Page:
Snow White and the Huntsman

23/6/12 Rupert Sanders, Snow White and the Huntsman

The latest version of Snow White has been released at the cinemas and the visual effects were astounding. Kirsten Stewart played the part of Snow White, which was quite different from her role as Bella from the Twilight series.

The film did begin with dark visual aesthetics, which emphasised Snow white’s pure, innocent nature with the queen’s vindictive personality. The queen was definitely the most interesting character within the film and the costumes intensified the queen’s aggressive or selfish nature towards Snow White.

Charlize Theron effectively played the part as the queen and the character was cleverly executed throughout the entire film. The queen’s costumes and headdresses also featured an arrangement of skulls and bones, which may have been used to symbolise death.

The queen’s dress featured several crow skulls, which may symbolise the queen’s immortality. This is properly the most interesting dress I’ve ever seen and the film definitely featured highly creative and stylised outfits.

According to Peter Travers from the Rolling Stone, Rupert Sander’s latest version of Snow White refers to the Brother’s Grimm’s fairy tales. The beginning of the film featured dark imagery, which was eventually replaced with a light-hearted, feel good narrative where the princess finally declares the throne that was rightfully hers.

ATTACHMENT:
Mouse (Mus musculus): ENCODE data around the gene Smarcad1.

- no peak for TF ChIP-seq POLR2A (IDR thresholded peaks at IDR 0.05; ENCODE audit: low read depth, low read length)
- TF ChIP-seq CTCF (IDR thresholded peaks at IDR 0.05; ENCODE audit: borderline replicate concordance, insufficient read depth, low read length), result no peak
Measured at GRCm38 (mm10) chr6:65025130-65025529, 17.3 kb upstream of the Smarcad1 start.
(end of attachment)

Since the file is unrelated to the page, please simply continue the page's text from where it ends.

Sylvia A. Johnson argues that crows feature a close reference to ‘death’ and one could argue that the crow is regularly infiltrated within popular culture, which usually features a close association with the skull.  Sanders’s Snow White portrayed the crow as an image of death, which become one of the queen’s major attributes. Every living plant or crop is destroyed by the queen’s vanity and her pursuit for beauty and perfection.

Snow White is definitely a film worth watching, especially for the visual effects and the aesthetics, which will capture your attention from the beginning to the end.

Peter Travers “Snow White and the Huntsman”, Rolling Stone, 2012, (Accessed 23/6/12)

Johnson, Sylvia A,(Minneapolis: Crows Carolrhoda Books Inc) p. 7

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